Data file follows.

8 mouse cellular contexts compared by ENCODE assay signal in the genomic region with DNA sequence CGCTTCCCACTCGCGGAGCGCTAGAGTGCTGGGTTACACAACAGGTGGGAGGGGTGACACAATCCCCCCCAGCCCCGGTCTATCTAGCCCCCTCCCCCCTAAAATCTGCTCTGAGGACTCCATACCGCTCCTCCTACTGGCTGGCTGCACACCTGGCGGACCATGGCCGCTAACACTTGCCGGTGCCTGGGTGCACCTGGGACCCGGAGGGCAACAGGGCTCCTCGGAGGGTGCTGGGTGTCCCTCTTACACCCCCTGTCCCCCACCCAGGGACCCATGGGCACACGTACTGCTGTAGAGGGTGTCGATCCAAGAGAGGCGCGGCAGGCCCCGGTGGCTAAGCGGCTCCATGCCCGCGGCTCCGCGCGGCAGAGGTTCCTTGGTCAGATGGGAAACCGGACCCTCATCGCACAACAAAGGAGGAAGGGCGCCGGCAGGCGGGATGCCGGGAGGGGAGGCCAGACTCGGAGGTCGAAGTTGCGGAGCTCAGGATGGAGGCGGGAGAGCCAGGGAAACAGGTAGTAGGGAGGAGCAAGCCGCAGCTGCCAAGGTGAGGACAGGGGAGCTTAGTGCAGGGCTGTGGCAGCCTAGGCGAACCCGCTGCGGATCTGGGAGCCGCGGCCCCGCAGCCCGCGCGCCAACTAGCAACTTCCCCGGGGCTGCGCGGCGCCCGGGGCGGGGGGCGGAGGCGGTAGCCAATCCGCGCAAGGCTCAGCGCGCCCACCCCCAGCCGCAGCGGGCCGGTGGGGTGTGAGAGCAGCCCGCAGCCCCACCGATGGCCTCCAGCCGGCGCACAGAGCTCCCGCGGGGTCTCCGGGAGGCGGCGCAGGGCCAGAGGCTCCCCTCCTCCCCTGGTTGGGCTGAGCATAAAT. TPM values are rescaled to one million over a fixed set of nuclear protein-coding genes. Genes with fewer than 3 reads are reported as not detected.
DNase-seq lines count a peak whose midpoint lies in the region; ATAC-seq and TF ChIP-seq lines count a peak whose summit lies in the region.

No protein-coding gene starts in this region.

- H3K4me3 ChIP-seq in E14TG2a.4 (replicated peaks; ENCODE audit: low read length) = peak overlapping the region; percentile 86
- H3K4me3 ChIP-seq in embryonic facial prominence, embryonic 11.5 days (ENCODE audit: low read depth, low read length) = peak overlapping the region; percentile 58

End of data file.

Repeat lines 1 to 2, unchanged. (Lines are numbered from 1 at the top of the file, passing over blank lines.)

8 mouse cellular contexts compared by ENCODE assay signal in the genomic region with DNA sequence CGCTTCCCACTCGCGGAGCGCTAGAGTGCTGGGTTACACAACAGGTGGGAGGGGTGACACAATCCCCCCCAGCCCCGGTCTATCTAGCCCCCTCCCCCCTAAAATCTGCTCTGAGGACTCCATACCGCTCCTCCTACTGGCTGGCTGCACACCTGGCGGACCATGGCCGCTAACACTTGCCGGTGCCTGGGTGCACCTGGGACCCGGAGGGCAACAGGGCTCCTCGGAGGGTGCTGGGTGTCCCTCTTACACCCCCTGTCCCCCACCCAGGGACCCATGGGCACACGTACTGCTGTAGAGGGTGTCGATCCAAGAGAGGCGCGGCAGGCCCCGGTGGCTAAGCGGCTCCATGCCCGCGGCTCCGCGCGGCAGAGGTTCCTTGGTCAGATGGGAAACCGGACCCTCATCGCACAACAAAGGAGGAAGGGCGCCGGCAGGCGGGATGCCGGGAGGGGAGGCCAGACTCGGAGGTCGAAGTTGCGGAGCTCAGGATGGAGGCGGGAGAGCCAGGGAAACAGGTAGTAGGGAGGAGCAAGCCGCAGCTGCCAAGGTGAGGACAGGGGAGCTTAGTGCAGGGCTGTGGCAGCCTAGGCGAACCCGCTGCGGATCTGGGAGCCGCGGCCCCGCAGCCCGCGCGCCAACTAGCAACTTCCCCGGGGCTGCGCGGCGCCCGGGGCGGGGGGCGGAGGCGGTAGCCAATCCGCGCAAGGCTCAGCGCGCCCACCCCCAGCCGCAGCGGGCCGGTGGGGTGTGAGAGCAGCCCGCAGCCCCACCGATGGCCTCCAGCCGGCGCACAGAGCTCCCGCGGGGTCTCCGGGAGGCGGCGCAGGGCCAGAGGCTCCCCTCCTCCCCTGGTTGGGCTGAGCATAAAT. TPM values are rescaled to one million over a fixed set of nuclear protein-coding genes. Genes with fewer than 3 reads are reported as not detected.
DNase-seq lines count a peak whose midpoint lies in the region; ATAC-seq and TF ChIP-seq lines count a peak whose summit lies in the region.